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Question of the day

Monday, May 30, 2011

* The Tribune has a story today about the big money raised by House Speaker Michael Madigan and Senate President John Cullerton this month

All told, more than $600,000 in amounts of $1,000 or more has flowed into political funds controlled by Madigan and Cullerton this month. That campaign cash is changing hands during a month when lawmakers traditionally face the most controversial legislation — an agenda dictated by the two Democratic leaders. […]

“Our only criteria in the Democratic caucus in the House is whether legislation represents a common-sense solution to a problem or making sure a program operates in a common-sense fashion,” [Madigan spokesman Steve Brown] said. He said it is “critical” to raise money “every month of the year” to defend incumbents because of the recent effect of groups that accept unregulated and anonymous sources of money “to put slop on the heads of candidates.”

By contrast, Republicans who have spent the past decade out of power in the House and Senate saw their leadership funds raise only $38,500 in donations of $1,000 or more in May, state records show. […]

“Six hundred thousand dollars at the close of session when all the very controversial legislation is attempting to move forward?” asked Sen. John Millner, R-Carol Stream. “It doesn’t look good and it might create more cynicism on the part of our constituents. I think we really have to seriously re-evaluate how we’re doing business.”

Democratic Sen. Don Harmon of Oak Park, the sponsor of the current campaign finance law, said he’s concerned that Illinois is increasingly seeing “unregulated political interest groups, who don’t disclose where they get their money, launching campaigns to influence public policy.” Harmon, a member of a bipartisan commission looking at the law, said he remains open to suggestions and recommendations.

Fundraising is banned on most session days, however Monday events before session begins on Tuesday is a regular occurrence around these parts.

* The Question: Should all legislative fundraising be banned during session months? Take the poll and then explain your answer in comments. Thanks.

- Posted by Rich Miller        

  1. - Man in the Middle - Monday, May 30, 11 @ 7:55 am:

    What’s needed, IMO, is not restrictions on campaign contributions, but rather openness about them.

    Any campaign finance law that actually passes turns out to include loopholes to render it meaningless to at least the majority party, just as tax proposals to “soak the rich” somehow always include loopholes to prevent the rich being soaked.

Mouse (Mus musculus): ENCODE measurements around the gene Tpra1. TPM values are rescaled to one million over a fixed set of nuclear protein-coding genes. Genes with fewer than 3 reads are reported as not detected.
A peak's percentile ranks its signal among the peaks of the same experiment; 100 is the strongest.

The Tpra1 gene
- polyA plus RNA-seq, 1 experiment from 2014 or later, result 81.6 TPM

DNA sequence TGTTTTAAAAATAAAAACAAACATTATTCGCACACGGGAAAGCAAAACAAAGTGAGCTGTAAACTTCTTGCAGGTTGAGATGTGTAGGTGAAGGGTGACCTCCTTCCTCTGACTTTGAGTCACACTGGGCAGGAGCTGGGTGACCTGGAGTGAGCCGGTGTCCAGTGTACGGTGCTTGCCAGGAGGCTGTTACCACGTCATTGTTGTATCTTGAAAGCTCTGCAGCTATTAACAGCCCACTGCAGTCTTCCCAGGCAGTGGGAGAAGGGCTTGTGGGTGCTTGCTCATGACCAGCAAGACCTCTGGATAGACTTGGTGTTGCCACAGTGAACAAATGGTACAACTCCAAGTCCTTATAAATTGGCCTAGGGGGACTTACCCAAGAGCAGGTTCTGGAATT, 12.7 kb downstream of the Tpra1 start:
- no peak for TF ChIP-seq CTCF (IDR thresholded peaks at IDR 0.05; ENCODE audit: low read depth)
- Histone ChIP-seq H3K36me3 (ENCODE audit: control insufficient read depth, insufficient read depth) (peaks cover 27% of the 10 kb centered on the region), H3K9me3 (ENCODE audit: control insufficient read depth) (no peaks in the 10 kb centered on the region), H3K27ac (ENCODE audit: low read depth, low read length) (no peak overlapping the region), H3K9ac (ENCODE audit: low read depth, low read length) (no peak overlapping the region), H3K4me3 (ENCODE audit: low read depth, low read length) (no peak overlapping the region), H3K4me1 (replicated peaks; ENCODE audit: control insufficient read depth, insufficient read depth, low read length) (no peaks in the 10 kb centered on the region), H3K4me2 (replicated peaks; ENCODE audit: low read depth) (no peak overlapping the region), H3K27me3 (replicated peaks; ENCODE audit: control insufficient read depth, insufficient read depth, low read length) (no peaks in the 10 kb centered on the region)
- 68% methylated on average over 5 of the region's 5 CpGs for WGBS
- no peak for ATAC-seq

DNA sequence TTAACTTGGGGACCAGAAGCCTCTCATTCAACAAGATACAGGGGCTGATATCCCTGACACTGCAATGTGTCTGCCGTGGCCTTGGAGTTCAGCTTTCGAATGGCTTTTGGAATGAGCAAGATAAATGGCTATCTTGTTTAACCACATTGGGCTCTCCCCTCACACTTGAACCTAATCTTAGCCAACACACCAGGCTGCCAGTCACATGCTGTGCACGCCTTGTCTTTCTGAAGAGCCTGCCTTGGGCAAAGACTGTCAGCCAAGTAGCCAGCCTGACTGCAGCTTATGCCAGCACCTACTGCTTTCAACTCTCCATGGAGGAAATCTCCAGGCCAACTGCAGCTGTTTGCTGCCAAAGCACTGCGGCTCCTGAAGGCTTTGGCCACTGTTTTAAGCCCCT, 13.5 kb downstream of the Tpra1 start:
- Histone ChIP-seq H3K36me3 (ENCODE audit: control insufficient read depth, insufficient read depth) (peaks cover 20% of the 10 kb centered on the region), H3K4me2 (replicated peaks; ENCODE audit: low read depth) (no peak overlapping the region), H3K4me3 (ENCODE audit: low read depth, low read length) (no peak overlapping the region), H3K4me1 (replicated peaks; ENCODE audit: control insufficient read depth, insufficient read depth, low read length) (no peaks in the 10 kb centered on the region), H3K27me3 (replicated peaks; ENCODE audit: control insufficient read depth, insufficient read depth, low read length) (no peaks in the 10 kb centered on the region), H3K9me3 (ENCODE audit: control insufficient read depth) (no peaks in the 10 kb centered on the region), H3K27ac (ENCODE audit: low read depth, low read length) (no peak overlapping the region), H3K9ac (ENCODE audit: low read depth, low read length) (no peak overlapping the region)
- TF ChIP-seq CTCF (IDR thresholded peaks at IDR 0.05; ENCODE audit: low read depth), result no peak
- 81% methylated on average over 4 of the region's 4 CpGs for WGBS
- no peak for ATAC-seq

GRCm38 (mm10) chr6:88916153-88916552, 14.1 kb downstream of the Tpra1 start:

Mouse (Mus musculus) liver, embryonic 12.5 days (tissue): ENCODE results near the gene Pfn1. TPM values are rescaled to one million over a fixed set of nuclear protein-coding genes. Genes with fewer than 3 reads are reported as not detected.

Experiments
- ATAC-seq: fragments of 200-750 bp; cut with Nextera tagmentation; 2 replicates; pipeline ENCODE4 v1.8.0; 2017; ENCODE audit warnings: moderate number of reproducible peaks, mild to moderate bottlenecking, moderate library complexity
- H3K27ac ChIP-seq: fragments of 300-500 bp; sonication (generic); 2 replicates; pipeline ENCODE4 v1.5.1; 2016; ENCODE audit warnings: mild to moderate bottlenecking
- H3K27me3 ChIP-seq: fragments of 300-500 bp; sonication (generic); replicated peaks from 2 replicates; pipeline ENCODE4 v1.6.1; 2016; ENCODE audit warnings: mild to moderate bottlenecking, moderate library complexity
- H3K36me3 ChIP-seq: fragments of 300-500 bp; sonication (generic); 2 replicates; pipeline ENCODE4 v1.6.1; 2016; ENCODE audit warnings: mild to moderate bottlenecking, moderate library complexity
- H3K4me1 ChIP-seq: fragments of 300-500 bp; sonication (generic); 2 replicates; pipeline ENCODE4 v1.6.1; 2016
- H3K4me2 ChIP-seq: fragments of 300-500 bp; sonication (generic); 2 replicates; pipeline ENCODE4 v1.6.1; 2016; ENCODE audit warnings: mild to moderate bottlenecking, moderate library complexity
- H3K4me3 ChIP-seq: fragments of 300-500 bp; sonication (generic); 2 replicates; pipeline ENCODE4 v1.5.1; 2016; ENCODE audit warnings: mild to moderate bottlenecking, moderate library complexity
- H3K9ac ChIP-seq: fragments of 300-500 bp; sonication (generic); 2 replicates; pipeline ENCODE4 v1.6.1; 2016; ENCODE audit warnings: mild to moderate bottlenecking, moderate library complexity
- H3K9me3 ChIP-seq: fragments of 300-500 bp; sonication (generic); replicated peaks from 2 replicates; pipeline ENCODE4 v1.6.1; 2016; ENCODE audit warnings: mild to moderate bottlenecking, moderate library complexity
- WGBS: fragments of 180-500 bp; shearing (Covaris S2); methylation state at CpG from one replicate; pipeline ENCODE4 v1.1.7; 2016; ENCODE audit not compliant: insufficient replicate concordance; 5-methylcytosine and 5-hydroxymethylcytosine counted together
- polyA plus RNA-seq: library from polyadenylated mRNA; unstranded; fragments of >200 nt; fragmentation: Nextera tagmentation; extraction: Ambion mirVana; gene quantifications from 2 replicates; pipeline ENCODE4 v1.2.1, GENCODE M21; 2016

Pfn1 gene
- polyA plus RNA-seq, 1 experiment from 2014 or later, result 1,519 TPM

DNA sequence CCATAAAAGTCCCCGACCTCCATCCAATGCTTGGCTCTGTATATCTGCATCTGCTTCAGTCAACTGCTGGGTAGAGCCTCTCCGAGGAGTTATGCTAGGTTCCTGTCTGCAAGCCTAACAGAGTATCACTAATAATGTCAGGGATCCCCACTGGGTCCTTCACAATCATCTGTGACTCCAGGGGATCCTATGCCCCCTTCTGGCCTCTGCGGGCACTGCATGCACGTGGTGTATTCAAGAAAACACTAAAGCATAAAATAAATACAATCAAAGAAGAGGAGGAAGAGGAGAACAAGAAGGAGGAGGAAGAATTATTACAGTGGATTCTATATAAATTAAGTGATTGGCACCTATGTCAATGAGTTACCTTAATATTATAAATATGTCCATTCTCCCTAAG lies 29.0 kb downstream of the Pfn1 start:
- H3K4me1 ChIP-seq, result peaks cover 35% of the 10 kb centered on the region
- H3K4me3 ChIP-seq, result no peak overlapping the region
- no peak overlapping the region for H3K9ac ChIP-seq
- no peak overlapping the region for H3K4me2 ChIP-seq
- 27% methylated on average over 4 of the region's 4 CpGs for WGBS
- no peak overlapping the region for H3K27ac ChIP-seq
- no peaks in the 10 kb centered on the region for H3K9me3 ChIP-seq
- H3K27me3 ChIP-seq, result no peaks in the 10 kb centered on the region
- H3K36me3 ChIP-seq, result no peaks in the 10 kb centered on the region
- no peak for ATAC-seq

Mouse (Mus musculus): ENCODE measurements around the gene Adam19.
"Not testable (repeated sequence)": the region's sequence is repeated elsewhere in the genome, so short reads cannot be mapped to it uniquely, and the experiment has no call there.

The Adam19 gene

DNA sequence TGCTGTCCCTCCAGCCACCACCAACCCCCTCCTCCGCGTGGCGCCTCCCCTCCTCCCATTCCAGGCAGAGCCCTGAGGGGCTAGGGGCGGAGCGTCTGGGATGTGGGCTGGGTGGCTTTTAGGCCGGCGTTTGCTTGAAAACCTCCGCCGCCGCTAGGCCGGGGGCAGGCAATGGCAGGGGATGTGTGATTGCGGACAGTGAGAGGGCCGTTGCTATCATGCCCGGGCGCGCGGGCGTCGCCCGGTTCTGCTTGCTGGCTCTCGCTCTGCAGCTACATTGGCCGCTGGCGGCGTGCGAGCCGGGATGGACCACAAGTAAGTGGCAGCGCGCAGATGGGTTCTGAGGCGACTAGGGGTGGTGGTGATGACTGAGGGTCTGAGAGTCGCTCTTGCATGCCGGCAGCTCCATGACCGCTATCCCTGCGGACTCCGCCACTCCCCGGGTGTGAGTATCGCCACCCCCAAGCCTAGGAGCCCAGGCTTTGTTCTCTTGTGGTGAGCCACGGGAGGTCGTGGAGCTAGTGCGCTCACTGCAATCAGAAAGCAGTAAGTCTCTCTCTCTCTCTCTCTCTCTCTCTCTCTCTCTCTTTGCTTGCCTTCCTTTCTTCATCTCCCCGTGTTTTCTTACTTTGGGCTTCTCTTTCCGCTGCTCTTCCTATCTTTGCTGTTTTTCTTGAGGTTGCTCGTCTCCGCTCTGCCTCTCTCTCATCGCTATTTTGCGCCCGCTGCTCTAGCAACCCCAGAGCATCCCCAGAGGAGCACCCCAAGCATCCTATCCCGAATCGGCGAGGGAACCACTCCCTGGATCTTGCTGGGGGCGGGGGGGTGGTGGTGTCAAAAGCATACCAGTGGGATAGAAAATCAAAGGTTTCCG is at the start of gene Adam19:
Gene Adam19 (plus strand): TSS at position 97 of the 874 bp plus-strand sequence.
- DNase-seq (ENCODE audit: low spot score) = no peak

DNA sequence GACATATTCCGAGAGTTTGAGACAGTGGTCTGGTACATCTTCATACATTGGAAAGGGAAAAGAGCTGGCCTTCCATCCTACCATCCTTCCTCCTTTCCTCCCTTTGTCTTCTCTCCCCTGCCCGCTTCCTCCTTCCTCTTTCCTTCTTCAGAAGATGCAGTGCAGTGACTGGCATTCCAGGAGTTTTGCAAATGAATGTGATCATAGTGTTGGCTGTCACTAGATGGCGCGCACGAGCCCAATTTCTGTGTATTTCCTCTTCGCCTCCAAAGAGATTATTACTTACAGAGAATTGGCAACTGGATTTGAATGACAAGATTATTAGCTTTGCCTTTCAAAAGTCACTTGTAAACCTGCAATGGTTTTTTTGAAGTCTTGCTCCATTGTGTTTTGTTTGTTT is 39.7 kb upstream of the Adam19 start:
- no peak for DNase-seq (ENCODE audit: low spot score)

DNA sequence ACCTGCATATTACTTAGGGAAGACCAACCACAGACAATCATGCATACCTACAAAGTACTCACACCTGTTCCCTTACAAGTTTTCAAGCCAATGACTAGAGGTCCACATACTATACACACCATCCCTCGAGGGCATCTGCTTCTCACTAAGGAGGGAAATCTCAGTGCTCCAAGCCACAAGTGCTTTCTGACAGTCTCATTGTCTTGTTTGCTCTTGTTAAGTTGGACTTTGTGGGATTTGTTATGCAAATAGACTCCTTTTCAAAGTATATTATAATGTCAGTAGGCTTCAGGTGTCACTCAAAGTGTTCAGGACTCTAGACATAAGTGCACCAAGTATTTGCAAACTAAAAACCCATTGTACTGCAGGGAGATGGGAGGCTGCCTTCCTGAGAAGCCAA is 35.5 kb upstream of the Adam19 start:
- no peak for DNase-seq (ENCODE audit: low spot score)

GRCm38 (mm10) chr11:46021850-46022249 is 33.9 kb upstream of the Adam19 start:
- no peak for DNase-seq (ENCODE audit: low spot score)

Better, IMO, is to let anyone donate as much as desired, so long as the gift is undisguised. That way, in the next election, the recipient of donations has them for use in the campaign, while opponents are free to point out exactly who is behind each candidacy.

    “Sunshine is the best disinfectant.”

  2. - wordslinger - Monday, May 30, 11 @ 7:56 am:

    No. Years ago I would have said yes, but now, what’s the point when donors can hide their identities through these groups? The whole country is open for business.

  3. - No need for O'clarification - Monday, May 30, 11 @ 8:25 am:

    Man in the Middle and Felix Frankfurter cover this ground well. Wide open and visible is the best we can do.

  4. - The Battleship Potemkin - Monday, May 30, 11 @ 8:31 am:

    “Wide open and visible is the best we can do.”

    And the sooner the better, I say! Sunshine is the best disinfectant.

  5. - Damfunny - Monday, May 30, 11 @ 8:33 am:

    We need term limits for all elected office - local, state, federal.

    We’re supposed to have a ‘citizen legislature’, not lifetime fiefdoms (Madigan, et al).

  6. - Dirt Digger - Monday, May 30, 11 @ 8:49 am:

    States that have implemented such a ban are not any less corrupt/unseemly than states that have not. Moreover, weakening the fundraising power at the candidate level will only accelerate the rise of third party spending. This in turn will degrade policy decisions: a candidate must weigh legislative decisions as part of a larger picture (even if that picture is re-election), while an interest group is indifferent to the larger consequences of its policy goals.

  7. - dave - Monday, May 30, 11 @ 8:59 am:


    And can someone ask Sen. Millner why it is okay for his party to take contributions, but not the other party? The total amount of contributions doesn’t matter so much.

    How much have the Docs contributed to House Repubs this session, by the way?

  8. - dave - Monday, May 30, 11 @ 9:04 am:

    How much have the Docs contributed to House Repubs this session, by the way?

    Actually… I just looked it up. Most of their money has actually gone to Dems, and mostly Madigan.

  9. - JustaJoe - Monday, May 30, 11 @ 9:16 am:

    I voted Yes, but wherever there is a loophole, these pols will find it, so such a ban puts the burden on those who would be its watchdogs. Frustrating.

  10. - Michelle Flaherty - Monday, May 30, 11 @ 9:25 am:

    Dave, that must really peeve Cross. He does their bidding and they donate to Madigan. Checkmate

  11. - DuPage Dave - Monday, May 30, 11 @ 9:26 am:

    It’s funny to me how the term limits idea just won’t die. It was implemented in California to no apparent effect. That state’s budget problems exceed those of Illinois.

    There is nothing wrong with professionals. As long as voters in his district elect Madigan, he can serve. So long as his caucus elects him he can serve as Speaker.

    This is called democracy.

    The bigger problem is the rules of the House that allow the Speaker to keep bills from coming to the floor. There is also the issue of how campaign finance works in Illinois, giving Madigan and others a key role outside of their elected role.

    I voted no on the poll. The horse is out of the barn on limiting donations. The US Supreme Court says let it all hang out.

  12. - Independent Thinker - Monday, May 30, 11 @ 9:43 am:

    I don’t think the timing of the contributions really matters all that much. Plus with the recent Supreme Court rulings I think even the small reforms we put in place after Blago will be challenged.
    In the meantime things like Senate Bill 51 which is suppose to curb corruption really just adds another layer of administration to an already crazy and expensive procurement process.
    Nothing stops the obvious corruption of putting statues in place for certain industries.
    I am severely disappointed in the Workman’s Comp vote. This is an area that small businesses have been asking for reform for many years.
    What is a shame is that these businesses really have no voice in Springfield.

  13. - steve schnorf - Monday, May 30, 11 @ 9:52 am:

    I have long know that I was a reformer, and I believe my ideas will work as well as those of the pseudo-reformers you all have been listening to.

    All contributions to politicians and their campaign committees should be banned on Tuesdays.